it looks like my strategy for saigon is going to be that whenever i see the beaten path, to beat it. the LP guidebook (which i heard someone unsarcastically call The Bible) says most tourists never make it out of sectors 1, 3, and 5, so i took the 20-minute stroll to the river and across, into sector 4, where something between adventure and abduction beckoned...
along the way, vicarious gastronomes, i thought i'd take my GI tract for a workout at the heavy bag with some roadside snails and clams, wolfed down on the most disreputable alley i've seen yet (it literally took only 4 minutes to escape all honky-ville and emerge into narrow unpaved streets hung with laundry and teeming with pregnant dogs. haven't seen scenes like these since india)
also stopped for this intricately spiced fried fish -- utterly incredible (the clams, by the way, were very delicate, as were the smaller white with brown boxes snails; the slightly larger ones less exciting, and none living up to the giant snails that were on the Balthazar shellfish Babel that jeremy -- shout out, homie -- treated his all-beef moving crew to back in the day.
i sat down to eat the fish but got no laughs for my travails with the raw chilis i hoped to use as a cultural icebreaker/shibboleth. still, the endorphin spike was nice. then i noticed that the whole back of the dingy dark frontless space i was in was filled with women packing what looked to be tourist=trap salesman kits. i started writing in my journal about the fish, and i think the proprietor thought i was writing about the women and sat at the stool next to me and gave me the evil eye. i tried to show that i was writing about the food, then i said i was a "teacher" and he took up my vietnamese/english book and we both practiced pronunciation (don't ever attempt to say their word for "help"), and all was well.
the alien then crossed the bridge, watching a skiff propelled by foot-oars trace over the muddy eddies.
i was in the provinces.
a group of boys called out Hello to me and punched each other when i responded, clearly embarrassed. this was a "The Weird Guy Spoke Back" thing, which i've experienced before (like in high school). now i'm getting continuous eyeballs from nearly everyone, somewhat suspicious but still friendly. i'm walking through a long sidewalk market of shockingly diverse beautiful fruits and greens. (conner, i could deviate from my daily kale here...) until i saw and approached a cart with big heaping bowls of pickled shredded evil-chili-laden salad looking things, very colorful. my interest and bafflement drew a communal whoop from the women nearby. eventually i explained that i wanted to try them (the salads), but couldn't get across that i only wanted a little (as they seemingly sold them by the kilo), until i took a small bag from my bag and pinched off the corner. now a crowd has formed and i get my salad and start to eat it and it's good but not great (the way all the side dishes are at the broome st bahn mi). then, however there was some confusion because a fruitseller is asking me some questions, and i have no idea, and am just trying to say that i like the salad (though my friggin phrasebook doesn't include such esoteric lexography as "good" or "delicious" -- presumably because it's for brits and aussies who only eat pasta when they're abroad). so i'm saying what i can say, and it turns out that they're not talking about the food, they're talking about the coffee vendor, a woman in her late 40s. i figure it out when someone says, You boy, She girl, and then quickly find the "i'm here with my girlfriend" line in the book (which i had originally wondered why they bothered...), pointed to my ring finger (though vacant), translated We are here on holiday, and scampered off and away from all the laughter.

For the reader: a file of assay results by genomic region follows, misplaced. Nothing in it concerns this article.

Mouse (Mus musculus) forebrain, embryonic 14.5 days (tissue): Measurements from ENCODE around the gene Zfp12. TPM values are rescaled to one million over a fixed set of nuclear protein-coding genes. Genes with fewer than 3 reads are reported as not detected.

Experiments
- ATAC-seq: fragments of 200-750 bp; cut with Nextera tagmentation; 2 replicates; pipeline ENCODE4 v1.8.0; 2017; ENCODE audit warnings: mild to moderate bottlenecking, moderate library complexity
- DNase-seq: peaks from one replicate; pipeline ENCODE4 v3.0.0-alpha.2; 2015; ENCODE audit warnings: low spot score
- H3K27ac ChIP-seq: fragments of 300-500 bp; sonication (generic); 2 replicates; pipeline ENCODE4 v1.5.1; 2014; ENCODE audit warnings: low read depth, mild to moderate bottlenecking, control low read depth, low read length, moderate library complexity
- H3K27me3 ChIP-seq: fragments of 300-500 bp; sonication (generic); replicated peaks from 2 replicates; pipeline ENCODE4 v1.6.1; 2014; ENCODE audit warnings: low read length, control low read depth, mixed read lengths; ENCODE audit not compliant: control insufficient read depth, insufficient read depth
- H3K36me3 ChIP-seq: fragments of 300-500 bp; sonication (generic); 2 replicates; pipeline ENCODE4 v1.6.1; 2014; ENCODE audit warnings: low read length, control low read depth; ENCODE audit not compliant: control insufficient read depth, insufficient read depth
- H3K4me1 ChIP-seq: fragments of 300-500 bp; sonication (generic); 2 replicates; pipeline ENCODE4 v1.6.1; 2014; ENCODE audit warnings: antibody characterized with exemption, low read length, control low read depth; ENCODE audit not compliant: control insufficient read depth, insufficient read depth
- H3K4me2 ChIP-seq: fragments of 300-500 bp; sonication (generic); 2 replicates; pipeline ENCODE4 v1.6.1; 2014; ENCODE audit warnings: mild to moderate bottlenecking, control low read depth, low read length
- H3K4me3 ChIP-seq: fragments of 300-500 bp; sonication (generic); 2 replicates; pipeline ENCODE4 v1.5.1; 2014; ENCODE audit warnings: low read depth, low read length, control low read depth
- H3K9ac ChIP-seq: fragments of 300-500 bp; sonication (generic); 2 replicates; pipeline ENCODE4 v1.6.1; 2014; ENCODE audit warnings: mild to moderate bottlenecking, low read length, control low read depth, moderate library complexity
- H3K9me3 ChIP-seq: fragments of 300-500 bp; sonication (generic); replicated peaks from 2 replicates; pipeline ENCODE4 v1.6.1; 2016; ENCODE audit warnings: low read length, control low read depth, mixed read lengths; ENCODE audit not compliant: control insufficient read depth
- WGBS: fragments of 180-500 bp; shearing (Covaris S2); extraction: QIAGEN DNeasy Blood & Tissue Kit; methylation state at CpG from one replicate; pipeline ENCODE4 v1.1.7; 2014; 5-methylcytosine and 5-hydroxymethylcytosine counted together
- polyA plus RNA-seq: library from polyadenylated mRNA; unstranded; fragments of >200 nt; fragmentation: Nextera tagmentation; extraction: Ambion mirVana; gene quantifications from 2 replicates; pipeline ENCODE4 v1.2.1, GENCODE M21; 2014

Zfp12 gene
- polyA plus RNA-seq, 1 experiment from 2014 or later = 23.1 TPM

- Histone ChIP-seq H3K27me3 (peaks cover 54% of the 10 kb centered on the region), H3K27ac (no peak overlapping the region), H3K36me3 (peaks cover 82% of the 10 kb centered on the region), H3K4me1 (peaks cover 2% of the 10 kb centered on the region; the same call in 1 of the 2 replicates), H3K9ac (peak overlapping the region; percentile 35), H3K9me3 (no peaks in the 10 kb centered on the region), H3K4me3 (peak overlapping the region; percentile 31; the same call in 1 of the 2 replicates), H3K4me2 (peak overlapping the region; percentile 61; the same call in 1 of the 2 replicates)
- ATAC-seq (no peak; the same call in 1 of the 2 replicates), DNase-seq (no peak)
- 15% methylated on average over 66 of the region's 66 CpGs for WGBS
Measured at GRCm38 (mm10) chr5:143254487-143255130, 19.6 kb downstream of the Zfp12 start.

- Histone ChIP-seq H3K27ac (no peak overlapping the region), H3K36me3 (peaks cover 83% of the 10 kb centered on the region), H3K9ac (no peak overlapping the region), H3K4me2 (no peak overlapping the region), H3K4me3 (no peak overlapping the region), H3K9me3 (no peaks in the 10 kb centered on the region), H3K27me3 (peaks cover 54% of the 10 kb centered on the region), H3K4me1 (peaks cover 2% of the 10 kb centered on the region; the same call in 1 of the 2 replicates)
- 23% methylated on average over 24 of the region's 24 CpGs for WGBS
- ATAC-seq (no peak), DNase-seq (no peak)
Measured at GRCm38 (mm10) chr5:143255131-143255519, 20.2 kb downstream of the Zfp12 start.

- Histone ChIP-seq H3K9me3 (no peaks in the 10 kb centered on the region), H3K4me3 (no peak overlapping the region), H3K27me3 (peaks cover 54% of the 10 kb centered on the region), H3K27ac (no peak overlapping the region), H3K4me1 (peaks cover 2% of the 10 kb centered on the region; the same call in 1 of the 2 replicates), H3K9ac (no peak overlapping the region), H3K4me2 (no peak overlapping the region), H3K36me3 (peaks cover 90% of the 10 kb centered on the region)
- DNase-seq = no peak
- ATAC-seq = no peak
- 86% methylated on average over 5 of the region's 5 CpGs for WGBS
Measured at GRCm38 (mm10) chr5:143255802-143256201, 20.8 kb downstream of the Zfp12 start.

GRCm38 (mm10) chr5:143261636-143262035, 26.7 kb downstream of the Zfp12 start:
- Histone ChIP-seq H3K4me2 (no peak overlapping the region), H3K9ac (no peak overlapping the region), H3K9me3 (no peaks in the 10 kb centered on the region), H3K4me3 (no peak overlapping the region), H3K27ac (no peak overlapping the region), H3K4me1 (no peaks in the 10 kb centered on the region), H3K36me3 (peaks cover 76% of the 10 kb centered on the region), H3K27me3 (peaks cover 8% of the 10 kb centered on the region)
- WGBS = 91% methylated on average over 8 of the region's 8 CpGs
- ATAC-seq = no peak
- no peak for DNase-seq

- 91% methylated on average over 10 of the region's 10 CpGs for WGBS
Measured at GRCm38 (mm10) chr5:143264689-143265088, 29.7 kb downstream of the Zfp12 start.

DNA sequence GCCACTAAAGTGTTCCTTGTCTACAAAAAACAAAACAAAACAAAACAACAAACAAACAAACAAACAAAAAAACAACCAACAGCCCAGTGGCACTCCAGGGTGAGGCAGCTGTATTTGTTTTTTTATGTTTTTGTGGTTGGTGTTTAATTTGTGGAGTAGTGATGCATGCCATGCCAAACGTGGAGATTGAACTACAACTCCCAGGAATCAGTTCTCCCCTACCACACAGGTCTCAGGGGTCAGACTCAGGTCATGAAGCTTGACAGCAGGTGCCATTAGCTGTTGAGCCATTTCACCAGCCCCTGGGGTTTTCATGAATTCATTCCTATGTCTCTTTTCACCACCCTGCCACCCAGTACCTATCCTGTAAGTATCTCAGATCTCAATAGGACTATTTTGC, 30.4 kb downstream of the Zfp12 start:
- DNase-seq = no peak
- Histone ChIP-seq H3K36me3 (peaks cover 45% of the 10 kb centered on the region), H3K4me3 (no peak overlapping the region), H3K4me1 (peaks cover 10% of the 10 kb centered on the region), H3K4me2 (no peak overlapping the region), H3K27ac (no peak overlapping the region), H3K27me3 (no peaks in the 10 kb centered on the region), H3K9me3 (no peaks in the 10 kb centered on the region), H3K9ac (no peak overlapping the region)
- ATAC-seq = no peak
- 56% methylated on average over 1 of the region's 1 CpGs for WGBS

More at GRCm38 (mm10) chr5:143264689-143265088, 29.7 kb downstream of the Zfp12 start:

in retrospect, and considering how good the coffee here is, i might have missed the love of my life.
long nap. then the quest for bia hoi, "fresh beer," the one-day-shelf-life low-alcohol slightly fruity less-than-a-buck-a-liter beerish stuff my bro said i must find and consume with abandon. all the bars with palefaces made me nervous, so i zip again into my secret saigon but only find a place to have bottled beer and stir-fried beef (delicious). i sit down alongside gangsters with their heinekens, me with my saigon (i've long wondered why southeast asian gangsters always drink heineken -- no joke. anyone know? that's market cornering!)
finally back to my hood and the one bia hoi place i'd seen, very crowded, half local half white, and i sit and drink a liter ultimately getting into a conversation with a pair of 60yrold brit travelers, the kind who trek for a year at a time to places like Goa. They were sweet and we talked a lot about books (they prompted but then were gracious even after my predictable excoriations of kerouac, orwell, and ouellebecq). nice to speak a bit, and nice to go to sleep a little tipsy. maybe i will dodge jet lag completely.
a fine first day all around
love, the b-c b